Joie, can you believe this night?” Gabrielle Sanders stared out the window at the stars scattered across the sky. The night was almost a navy blue, with so many stars overhead it would be impossible to count them. The moon was rising, a beautiful half-crescent of shining light. “It’s perfection. Everything I dreamed of.”
Her wedding night. She’d dreamed of it for so long. At last, this was the evening she’d waited for, and the weather was cooperating, just as if it knew she was marrying the man of her dreams.
“We’ve got to get you ready, Gabby,” Joie answered. “Come back here. I need to make certain you have everything you need and give you the ‘talk.’”
Gabrielle turned back with a short laugh. “I’m marrying Gary, Joie, the love of my life. I certainly don’t need the ‘talk.’ I love Gary Jansen with every breath in my body,” she whispered, as her sister smoothed a hand down the filmy ivory and lace gown and stepped back to survey her handiwork.
“Daratrazanoff,” Joie corrected, a hint of worry in her voice. “You still persist in acting as if you’re human, Gabrielle. You aren’t. Neither is Gary. Both of you are fully Carpathian. When Gary rose Carpathian, he rose as a true Daratrazanoff. He’s from one of the most powerful lineages the Carpathian people have. You can’t pretend he isn’t.”
“He’s still Gary,” Gabrielle protested gently. She took both of her sister’s hands in hers. “Be happy for me. Truly, I’ve never been happier than this night. We waited so long to be together.”
“I am happy for you,” Joie said immediately, smiling at her sister. “You look so beautiful. Like a princess.”
Gabrielle looked at herself in the mirror. Her dress was exactly right. The perfect fit, a lovely fall to her ankles, swirling around her so that she appeared to be ethereal. She loved the square lace neckline and the fitted bodice showing off her small waist. She was tall enough to pull off elegant, and the gown did just that.
Joie didn’t understand. None of them did. Only Gary. He knew. He saw inside of her. Way down deep where no one else had ever looked.
“Joie, I’m not like you or Jubal,” she admitted, referring to her brother. “I’m not a woman who craves adventure. I’m not a warrior who wants to go fight the injustices of the world. I’m just Gabrielle, no one special, and I like my life simple. Peaceful. I like to sing when I wake up and hum all day long. I like picnics. Horses. Galloping across the fields and jumping over tree trunks and streams. I love sitting on a porch swing and talking quietly with someone I love. That someone is Gary.”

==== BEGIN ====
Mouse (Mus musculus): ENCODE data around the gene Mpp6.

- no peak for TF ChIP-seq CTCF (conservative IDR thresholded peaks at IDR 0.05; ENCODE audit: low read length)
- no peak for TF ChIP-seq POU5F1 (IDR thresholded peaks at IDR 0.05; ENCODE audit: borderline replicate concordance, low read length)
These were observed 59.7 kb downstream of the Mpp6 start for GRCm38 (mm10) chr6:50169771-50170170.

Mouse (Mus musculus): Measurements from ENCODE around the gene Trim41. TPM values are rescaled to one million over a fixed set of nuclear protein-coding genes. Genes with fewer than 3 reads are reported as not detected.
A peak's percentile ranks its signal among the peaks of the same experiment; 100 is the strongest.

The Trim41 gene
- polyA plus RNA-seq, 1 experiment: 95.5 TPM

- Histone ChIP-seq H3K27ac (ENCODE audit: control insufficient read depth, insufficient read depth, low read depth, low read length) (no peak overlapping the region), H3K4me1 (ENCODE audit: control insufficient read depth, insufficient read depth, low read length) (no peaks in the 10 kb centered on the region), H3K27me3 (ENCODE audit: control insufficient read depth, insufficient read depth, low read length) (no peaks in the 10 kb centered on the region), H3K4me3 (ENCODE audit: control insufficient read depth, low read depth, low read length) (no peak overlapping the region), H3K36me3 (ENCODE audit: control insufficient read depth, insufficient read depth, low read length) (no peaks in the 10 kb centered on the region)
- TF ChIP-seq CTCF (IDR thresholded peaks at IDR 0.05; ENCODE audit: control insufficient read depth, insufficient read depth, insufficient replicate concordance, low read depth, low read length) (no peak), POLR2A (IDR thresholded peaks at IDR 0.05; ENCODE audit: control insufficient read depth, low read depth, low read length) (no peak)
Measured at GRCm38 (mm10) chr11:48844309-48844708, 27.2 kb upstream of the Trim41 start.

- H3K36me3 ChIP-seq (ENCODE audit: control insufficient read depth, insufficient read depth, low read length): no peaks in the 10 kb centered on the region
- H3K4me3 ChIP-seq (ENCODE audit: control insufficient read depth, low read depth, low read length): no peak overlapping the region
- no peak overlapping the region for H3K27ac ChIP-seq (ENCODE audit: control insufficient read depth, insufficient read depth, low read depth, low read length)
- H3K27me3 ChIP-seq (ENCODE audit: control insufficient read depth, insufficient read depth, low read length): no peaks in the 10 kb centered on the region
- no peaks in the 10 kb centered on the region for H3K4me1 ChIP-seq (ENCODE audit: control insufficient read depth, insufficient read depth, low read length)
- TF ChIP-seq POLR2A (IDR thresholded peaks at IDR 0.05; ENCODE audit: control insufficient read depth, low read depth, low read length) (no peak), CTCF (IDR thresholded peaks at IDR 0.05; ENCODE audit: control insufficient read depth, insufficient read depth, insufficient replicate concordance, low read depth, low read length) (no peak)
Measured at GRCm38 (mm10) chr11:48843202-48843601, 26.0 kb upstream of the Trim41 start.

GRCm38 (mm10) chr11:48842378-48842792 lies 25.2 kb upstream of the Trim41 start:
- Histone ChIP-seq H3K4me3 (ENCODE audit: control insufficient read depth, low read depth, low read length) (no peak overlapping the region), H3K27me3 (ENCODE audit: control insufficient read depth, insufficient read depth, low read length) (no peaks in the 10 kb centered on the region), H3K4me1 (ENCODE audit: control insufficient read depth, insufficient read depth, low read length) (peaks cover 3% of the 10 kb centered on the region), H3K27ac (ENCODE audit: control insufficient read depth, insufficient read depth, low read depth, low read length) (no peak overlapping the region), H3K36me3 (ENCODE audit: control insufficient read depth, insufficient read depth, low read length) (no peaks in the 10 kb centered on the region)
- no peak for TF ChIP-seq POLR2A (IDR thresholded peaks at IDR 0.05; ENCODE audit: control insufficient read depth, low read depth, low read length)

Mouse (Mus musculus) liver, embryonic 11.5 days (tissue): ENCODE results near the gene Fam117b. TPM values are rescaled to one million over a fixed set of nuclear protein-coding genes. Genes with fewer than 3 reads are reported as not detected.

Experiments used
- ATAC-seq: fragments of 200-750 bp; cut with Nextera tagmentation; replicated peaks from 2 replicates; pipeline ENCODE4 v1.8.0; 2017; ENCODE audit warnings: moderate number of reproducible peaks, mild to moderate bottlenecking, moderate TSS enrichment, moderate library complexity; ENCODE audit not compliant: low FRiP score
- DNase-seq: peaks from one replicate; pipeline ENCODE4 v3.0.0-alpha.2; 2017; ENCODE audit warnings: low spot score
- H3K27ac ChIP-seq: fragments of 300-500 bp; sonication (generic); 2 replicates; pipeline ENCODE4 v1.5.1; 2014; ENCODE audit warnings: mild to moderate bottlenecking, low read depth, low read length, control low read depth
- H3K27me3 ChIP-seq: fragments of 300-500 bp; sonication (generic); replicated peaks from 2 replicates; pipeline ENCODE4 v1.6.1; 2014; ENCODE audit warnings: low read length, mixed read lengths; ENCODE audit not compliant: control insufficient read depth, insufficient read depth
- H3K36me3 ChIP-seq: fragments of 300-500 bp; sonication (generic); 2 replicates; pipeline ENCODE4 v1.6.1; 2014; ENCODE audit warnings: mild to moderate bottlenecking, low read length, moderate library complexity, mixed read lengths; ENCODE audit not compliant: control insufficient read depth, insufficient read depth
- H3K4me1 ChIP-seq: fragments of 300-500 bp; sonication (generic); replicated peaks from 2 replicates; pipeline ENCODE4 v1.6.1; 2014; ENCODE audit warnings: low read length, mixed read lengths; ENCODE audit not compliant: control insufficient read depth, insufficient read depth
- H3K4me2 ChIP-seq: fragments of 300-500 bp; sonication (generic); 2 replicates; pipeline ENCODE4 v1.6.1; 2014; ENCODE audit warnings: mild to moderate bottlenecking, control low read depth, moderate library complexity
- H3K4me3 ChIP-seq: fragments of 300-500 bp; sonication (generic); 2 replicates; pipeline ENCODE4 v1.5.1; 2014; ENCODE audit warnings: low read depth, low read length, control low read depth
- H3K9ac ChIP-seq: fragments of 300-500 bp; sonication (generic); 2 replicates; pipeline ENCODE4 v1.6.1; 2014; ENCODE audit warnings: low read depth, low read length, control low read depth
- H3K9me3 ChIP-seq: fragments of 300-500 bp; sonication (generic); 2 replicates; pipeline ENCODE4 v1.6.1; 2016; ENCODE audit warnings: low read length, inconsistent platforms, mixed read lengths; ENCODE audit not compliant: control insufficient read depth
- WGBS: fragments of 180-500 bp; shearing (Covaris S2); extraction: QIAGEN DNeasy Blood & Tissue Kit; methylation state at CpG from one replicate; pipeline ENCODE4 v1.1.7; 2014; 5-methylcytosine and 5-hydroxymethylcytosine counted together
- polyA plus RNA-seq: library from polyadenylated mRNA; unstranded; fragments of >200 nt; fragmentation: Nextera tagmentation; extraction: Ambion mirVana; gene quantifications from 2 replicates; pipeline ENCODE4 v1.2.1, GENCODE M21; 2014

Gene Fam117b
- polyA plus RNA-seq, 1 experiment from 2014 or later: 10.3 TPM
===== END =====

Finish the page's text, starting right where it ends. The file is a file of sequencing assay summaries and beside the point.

“Oh, Gabby.” Joie put her arms around Gabrielle. “I didn’t realize you’ve been so unhappy. You have, haven’t you?”
Gabrielle hugged Joie back, feeling lucky to have a sister and brother who loved her so much. She felt their love at all times. Their support. More than anything, she wanted Joie’s support now in the biggest moment of her life.
“I don’t fit in this world, Joie,” she said gently, trying to find a way to carefully explain. Joie pulled back and looked at her with liquid eyes. Gabrielle’s heart beat louder. She didn’t want to hurt her sister, but she wanted to be honest. “I like to observe people from a distance, not be in the middle of some kind of crazy battle between vampires and shifters. I didn’t even know there were such things as shifters or vampires in the world. Carpathians. Lycans. Mages. Jaguars. It’s all crazy, like a mad nightmare, Joie. Violence and war aren’t big on my agenda. In fact, the entire Carpathian way of life is totally foreign to my nature.”
She had, thankfully, never heard of Carpathians when she was growing up. And she’d always thought vampires were a myth. She wished she still thought that. Carpathians never killed for blood, but they slept in the rejuvenating ground, couldn’t be in the sunlight, and existed on blood. They hunted the vampires who lived to kill their victims.
Gabrielle gave a little shiver. She’d had enough of battles. Of wars. Of seeing someone she loved—such as Gary—nearly lose his life when it wasn’t even his fight. She had nearly lost him. Gregori had converted him, bringing him fully into the Carpathian world—as if they hadn’t already brought him there.
Gary had somehow become an integral part of Carpathian life, so essential to them that even the prince sought his opinion on matters Carpathian. Gregori, second to the prince, was always with Gary now. It wasn’t as if Gary was born a Daratrazanoff. He was born Gary Jansen, a genius, off-the-charts intelligent, a tall, thin reed of a man with glasses and a thirst for knowledge. A geek. Like her.
Now he was a tall, completely filled out, walking warrior. He went into battles without flinching. Even before Gregori had converted him he had. She’d watched him slowly change from her nerdy geek to a completely different man as the Carpathians put more and more demands on him.
Joie moved to a chair as if Gabrielle was delivering a terrible blow, and she probably was. She hadn’t told anyone but Gary her true feelings. Her beloved Gary. He was quiet and solid. He could always, always, be counted on. Everyone counted on him, but especially Gabrielle.
She kept trying to make her sister understand. “Joie, you and Jubal belong in the Carpathian world. I don’t. I don’t even want to be here. Not anymore.”
Joie inhaled sharply. “Gabby . . .”
Gabrielle shook her head. This had to be said. She wanted Joie to understand just what Gary meant to her. What he’d been for her in the past and what he would be in her future. “I hope, after tonight, after I marry Gary, we’ll go away together and live in a beautiful little house. Nothing big. Nothing fancy. Just small and snug and filled with love. That’s it. That’s my dream. Gary and my little house tucked away someplace where there are no such things as vampires, and women carry their children to full term and give birth to healthy, happy babies. No wars. Just peace and happiness.”